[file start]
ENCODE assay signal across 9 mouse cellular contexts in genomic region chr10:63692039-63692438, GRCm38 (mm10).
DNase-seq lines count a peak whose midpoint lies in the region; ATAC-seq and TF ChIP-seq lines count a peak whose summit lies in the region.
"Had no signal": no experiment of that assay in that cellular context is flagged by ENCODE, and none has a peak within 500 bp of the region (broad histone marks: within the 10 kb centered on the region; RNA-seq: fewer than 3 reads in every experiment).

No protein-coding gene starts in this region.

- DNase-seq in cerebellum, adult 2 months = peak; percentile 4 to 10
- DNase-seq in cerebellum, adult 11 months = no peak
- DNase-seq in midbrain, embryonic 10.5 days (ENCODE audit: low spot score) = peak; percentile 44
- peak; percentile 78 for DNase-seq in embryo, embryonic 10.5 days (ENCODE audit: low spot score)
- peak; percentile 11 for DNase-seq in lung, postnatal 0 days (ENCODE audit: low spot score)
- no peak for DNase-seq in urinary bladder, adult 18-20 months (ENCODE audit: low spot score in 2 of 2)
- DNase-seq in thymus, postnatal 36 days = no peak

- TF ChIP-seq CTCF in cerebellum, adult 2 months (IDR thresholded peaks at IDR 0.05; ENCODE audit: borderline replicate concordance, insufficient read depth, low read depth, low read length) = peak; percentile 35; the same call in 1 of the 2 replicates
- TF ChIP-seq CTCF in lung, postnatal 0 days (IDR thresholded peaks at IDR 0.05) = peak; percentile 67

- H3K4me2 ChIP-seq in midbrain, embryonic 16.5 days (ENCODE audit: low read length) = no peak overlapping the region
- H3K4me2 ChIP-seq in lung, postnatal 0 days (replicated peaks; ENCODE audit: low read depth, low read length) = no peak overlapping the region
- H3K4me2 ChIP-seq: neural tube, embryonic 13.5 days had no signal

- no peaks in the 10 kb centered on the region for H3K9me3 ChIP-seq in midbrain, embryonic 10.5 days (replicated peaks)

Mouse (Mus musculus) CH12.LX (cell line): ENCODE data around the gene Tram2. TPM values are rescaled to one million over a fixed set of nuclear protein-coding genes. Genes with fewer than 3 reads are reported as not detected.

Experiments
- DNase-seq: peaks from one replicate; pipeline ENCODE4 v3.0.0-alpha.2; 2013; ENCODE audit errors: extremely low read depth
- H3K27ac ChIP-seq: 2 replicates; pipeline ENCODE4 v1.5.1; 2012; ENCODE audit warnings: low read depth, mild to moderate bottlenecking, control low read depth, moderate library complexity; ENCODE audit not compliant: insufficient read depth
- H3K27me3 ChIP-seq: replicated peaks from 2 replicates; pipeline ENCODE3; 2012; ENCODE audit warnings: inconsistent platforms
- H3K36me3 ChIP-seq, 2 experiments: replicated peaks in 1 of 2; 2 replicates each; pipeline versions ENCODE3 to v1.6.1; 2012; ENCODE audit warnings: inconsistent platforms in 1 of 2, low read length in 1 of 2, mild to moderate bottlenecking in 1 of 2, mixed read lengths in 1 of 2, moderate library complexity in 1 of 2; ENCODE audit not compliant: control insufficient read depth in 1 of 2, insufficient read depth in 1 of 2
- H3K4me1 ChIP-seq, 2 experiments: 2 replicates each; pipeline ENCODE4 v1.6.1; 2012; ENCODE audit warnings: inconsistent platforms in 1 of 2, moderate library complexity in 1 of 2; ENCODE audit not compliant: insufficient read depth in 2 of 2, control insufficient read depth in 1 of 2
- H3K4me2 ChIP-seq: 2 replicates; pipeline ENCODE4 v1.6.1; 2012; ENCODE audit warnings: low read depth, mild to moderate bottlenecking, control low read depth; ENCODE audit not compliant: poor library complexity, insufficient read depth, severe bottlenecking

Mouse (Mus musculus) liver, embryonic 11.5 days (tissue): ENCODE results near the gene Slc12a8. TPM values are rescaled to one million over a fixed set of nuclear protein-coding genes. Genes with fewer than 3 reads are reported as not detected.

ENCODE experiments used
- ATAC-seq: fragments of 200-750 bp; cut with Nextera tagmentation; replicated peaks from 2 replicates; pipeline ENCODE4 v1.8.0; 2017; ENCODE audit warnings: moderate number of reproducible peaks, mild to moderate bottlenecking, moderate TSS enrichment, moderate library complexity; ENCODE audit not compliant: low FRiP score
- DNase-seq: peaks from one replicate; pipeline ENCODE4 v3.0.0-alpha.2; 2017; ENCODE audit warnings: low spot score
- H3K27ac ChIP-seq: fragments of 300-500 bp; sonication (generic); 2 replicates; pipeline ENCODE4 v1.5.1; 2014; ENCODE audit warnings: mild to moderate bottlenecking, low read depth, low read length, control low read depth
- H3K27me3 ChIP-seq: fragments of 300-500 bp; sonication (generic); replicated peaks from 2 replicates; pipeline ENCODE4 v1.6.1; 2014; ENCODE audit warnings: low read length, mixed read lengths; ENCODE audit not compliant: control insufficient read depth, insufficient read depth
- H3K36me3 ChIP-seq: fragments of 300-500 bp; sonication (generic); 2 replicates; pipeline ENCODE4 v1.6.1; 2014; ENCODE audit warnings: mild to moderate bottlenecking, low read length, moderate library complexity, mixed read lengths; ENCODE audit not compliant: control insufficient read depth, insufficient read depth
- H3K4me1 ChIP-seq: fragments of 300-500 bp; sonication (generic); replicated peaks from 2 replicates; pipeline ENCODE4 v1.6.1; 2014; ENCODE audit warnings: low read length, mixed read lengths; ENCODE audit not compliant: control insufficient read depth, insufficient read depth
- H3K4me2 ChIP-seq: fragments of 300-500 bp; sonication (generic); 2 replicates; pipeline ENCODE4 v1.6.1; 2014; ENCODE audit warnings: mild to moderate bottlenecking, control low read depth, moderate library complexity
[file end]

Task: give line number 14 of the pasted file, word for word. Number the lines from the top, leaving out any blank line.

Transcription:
- H3K4me2 ChIP-seq in midbrain, embryonic 16.5 days (ENCODE audit: low read length) = no peak overlapping the region